7. If my blood ketone level is not above 1.0 mmol/L, I am not in ketosis, it is “not high enough,” or I am “doing it wrong.”
(Alternate version: Jeff Volek, PhD, RD, and Stephen Phinney, MD, PhD, are wrong when they say nutritional ketosis begins at blood β-OHB levels around 0.5 mmol/L. Dr. Phinney, who has been doing low carb research almost as long as Amy Berger has been alive, doesn’t know what he’s talking about, so you should listen to the “bros” in your Facebook group instead. Also: looking back at the debunking of number 4: WHO CARES WHAT YOUR KETONE LEVELS ARE?! Since higher ketones do not cause greater fat loss, stop chasing ketones. Let me say that again: Since higher ketones do not cause greater fat loss, stop chasing ketones. For the specific goal of fat loss, it is more important to be fat-adapted and generally using fat for fuel than to be “in ketosis” at all times. Does this mean it’s never a good idea to aim for high ketones and take specific measures to produce them [e.g. fasting, exogenous ketones, MCT oil]? No, of course not. There are #contexts in which it very well could be appropriate to deliberately modulate specific factors in order to generate higher ketones. What contexts? Maybe cancer treatment, traumatic brain injury, Alzheimer’s disease, or other neurological issues. My point is, these #contexts are NOT FAT LOSS.)
8. Carrots, red/orange/yellow bell peppers, beets, and other “sweet-ish” vegetables are outright prohibited on a ketogenic diet.
(Alternate version of number 8: it is not physiologically possible to consume one carrot, or half a red pepper and remain in ketosis. If I want to lose fat on a ketogenic diet, I can never, ever have a salad with shredded carrots or julienned pepper. If someone tries to serve me carrots at Christmas dinner, I will disown them because they don’t understand my diet, they are trying to poison me with their carby garbage, and I will never, ever attend another holiday at their house again, because if they’re gonna serve carrots, they might as well just tie me up and force-feed me white bread slathered with grape jam.)
I’m not the biggest fan of the Whole30® program,
but I agree with the creators when they called this “the carrot train to crazytown.” (More on this in the upcoming mega-epic keto rant I warned you about last time.)
9. A ketogenic diet is pure magic, and it will fix all aspects of my life and my health. If I hate my job, keto will make me happy. If I no longer love (or even like) my spouse or significant other, keto will magically repair my relationship. If I'm drowning under heaps of financial debt, keto will help me win the lottery. People don’t like me because I’m an *sshole; keto will turn me into a kind, compassionate person.* Keto is good for everything in life – Every. Single. Thing. – and if my life is not perfect after “going keto,” then I’m doing it wrong.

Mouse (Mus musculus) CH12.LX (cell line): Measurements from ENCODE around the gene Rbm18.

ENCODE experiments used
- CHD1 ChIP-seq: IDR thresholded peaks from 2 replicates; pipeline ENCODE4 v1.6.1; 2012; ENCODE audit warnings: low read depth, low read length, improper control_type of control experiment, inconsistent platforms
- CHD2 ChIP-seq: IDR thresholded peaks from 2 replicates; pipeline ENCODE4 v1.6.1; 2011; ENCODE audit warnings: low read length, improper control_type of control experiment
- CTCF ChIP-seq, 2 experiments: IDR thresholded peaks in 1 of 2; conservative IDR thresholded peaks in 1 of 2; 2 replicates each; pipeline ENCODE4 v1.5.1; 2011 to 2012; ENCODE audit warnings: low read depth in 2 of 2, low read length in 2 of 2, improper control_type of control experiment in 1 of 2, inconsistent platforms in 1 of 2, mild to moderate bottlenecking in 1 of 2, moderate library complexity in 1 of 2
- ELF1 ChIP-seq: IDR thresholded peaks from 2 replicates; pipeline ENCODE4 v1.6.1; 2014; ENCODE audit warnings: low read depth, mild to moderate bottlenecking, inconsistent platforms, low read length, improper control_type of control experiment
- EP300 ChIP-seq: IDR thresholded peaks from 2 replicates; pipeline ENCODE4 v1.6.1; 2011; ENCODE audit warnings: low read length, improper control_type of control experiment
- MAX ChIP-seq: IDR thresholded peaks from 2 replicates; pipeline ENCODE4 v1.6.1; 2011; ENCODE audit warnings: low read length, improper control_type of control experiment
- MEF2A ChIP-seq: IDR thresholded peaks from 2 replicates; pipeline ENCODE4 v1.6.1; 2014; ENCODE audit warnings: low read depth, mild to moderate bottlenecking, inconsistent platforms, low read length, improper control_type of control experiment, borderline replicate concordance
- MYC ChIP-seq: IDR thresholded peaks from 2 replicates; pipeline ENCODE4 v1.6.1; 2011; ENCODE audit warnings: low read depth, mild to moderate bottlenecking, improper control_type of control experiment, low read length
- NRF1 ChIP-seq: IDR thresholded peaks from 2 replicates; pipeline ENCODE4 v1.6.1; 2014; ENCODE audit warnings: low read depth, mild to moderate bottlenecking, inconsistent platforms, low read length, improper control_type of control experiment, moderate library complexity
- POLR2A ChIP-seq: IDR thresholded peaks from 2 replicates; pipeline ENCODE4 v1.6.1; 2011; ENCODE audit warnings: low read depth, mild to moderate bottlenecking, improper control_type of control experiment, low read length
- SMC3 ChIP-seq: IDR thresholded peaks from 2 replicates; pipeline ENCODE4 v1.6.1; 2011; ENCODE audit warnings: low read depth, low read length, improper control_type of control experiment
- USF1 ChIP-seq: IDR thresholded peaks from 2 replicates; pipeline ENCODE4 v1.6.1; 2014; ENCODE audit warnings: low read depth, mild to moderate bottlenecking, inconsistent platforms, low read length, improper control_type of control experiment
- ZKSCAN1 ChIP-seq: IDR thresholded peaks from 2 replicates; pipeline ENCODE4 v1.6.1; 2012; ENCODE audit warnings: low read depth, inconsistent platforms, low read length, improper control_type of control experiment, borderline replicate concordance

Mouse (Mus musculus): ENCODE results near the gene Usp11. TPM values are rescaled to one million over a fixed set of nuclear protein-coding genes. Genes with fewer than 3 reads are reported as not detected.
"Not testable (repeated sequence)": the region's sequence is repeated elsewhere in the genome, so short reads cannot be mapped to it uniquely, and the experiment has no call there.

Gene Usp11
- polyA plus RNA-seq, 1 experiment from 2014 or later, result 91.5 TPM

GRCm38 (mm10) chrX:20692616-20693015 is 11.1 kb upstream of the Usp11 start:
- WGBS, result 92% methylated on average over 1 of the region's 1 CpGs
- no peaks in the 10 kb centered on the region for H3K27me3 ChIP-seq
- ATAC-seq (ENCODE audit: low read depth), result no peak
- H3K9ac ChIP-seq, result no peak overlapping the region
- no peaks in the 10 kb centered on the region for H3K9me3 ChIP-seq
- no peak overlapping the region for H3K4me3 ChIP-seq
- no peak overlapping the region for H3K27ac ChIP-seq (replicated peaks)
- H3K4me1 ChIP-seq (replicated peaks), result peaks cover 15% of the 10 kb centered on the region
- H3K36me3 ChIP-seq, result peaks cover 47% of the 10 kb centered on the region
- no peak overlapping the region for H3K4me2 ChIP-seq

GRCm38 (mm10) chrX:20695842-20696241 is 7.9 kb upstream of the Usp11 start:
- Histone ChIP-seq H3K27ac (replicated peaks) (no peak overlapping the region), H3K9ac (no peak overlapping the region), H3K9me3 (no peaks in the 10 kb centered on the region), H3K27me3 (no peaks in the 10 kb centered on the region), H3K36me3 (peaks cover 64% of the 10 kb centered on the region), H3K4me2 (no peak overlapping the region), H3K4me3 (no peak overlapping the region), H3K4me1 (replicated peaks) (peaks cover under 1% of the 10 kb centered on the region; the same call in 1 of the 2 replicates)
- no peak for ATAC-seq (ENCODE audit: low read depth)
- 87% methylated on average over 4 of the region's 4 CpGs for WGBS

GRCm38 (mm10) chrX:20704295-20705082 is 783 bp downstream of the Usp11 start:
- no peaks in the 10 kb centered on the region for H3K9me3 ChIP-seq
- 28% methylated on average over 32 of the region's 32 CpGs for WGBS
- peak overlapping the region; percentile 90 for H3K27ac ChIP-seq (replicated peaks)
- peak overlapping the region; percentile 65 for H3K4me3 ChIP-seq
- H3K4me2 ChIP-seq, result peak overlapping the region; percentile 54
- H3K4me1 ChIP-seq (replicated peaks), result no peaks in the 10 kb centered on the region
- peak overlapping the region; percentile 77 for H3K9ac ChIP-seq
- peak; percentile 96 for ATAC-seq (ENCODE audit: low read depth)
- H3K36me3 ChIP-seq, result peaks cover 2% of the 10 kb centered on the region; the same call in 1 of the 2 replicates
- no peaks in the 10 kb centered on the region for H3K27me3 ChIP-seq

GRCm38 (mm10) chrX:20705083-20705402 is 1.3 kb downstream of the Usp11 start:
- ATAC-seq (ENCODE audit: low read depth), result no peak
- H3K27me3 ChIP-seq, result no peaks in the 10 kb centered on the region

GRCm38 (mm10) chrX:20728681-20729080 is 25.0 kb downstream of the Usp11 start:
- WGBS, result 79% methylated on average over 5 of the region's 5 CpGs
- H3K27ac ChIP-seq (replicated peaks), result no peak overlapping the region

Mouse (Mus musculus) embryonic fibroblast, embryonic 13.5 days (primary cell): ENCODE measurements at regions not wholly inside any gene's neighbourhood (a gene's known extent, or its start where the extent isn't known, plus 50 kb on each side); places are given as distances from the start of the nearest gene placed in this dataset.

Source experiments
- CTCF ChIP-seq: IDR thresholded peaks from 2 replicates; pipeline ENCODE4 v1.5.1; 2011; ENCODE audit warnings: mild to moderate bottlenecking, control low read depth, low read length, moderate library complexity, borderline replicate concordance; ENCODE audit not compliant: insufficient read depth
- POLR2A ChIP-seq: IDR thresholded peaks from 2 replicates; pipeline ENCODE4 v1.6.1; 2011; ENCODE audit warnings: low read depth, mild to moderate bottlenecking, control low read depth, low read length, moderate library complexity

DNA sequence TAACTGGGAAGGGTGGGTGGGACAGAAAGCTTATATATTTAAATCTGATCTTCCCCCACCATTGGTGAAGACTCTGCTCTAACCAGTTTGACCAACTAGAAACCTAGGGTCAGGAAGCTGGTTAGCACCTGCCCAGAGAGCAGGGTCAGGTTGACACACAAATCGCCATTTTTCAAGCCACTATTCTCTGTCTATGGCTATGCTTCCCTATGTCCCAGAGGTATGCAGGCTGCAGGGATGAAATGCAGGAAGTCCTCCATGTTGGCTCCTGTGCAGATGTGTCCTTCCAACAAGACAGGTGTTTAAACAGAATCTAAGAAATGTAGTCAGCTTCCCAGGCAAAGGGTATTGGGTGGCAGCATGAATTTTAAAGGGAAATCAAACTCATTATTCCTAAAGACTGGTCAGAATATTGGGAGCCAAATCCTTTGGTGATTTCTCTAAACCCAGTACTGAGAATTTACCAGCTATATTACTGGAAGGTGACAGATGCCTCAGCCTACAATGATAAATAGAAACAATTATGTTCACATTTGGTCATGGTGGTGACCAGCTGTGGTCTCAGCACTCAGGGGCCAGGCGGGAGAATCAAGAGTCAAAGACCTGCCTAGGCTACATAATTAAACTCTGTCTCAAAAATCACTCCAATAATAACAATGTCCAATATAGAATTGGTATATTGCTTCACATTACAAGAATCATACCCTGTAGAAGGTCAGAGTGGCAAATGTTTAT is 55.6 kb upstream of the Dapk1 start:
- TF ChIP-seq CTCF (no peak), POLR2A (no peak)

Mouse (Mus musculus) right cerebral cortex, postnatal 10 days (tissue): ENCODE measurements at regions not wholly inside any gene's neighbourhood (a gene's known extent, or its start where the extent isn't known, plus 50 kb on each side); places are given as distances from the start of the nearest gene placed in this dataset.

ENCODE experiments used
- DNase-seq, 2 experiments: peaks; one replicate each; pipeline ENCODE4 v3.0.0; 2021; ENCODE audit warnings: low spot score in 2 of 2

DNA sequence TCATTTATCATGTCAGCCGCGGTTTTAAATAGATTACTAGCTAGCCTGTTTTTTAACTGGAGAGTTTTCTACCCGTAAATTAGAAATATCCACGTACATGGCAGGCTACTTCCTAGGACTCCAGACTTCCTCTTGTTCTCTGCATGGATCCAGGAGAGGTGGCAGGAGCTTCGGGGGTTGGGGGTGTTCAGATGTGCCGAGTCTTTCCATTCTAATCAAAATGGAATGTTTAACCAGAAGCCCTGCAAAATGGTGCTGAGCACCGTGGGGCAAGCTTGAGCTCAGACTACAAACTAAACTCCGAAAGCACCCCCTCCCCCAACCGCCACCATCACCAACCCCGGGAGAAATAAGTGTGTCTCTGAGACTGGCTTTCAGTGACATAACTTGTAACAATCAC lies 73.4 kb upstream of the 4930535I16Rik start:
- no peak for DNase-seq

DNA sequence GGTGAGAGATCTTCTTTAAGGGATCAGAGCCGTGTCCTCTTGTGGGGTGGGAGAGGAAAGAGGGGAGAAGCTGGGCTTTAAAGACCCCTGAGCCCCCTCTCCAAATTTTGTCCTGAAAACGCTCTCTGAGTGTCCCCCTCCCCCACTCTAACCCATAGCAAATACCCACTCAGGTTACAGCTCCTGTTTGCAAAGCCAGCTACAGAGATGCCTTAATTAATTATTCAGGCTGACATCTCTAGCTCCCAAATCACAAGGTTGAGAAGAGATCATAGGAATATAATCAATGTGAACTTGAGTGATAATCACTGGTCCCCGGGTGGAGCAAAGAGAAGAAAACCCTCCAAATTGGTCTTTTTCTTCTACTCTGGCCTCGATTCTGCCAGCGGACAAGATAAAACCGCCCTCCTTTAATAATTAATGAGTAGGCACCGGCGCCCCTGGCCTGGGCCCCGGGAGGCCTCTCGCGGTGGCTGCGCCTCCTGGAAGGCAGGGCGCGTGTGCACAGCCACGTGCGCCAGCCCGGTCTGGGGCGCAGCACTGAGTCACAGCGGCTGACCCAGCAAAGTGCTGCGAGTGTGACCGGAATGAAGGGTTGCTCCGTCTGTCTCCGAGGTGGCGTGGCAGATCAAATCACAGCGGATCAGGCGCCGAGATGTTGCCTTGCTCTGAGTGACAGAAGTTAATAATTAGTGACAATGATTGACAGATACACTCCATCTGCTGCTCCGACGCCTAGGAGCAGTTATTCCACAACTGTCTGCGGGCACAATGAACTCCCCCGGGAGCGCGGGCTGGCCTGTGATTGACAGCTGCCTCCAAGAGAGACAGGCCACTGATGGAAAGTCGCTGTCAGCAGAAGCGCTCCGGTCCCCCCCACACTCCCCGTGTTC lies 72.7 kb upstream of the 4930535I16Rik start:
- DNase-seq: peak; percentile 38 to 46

*I actually think this is not all that far-fetched, IF someone’s *sshole-ness stems from anger and irritability resulting mostly from hypoglycemia. In cases where mood swings and general un-likability stem from wacky hormones and the brain going crazy on sugar (or lack thereof), then I can totally see keto making someone less of a d*ck. (Keto does have mood stabilizing effects, and it’s even been known to help bipolar!)
(Alternate version of number 9: any diet, whether ketogenic or not, is the secret to happiness. For a good debunking, see this post on Vitamin J. [Warning: it’s one of my longest ever, so save it for some night when you have trouble sleeping.])
I realize that my alternate versions of these ideas are a bit extreme. Normally I actually kinda hate when people make arguments using extreme examples that typically don’t occur in the real world, but I think this approach can be helpful sometimes—like now. I only used the extremes to point out how laughable—and misguided—some of this stuff is. We tend to be blinded by our own biases and beliefs, and when this stuff starts stinking of religious zealotry and closed-mindedness, well, I refuse to participate. I don’t think low-carb and ketogenic diets are the only way people can lose weight and be healthy. And I think sometimes we do get a little too enamored with our own principles. And sometimes we just need a little reality check.
For another good reality check regarding some potential falsehoods we allow ourselves to believe about low-carb and keto diets, here’s another post from Authority Nutrition. (What can I say? Kris Gunnars and the people who write for him do great work.)
More rants coming soon! ;-)
Disclaimer: Amy Berger, MS, CNS, NTP, is not a physician and Tuit Nutrition, LLC, is not a medical practice. The information contained on this site is not intended to diagnose, treat, cure, or prevent any medical condition and is not to be used as a substitute for the care and guidance of a physician. Links in this post and all others may direct you to amazon.com, where I will receive a small amount of the purchase price of any items you buy through my affiliate links.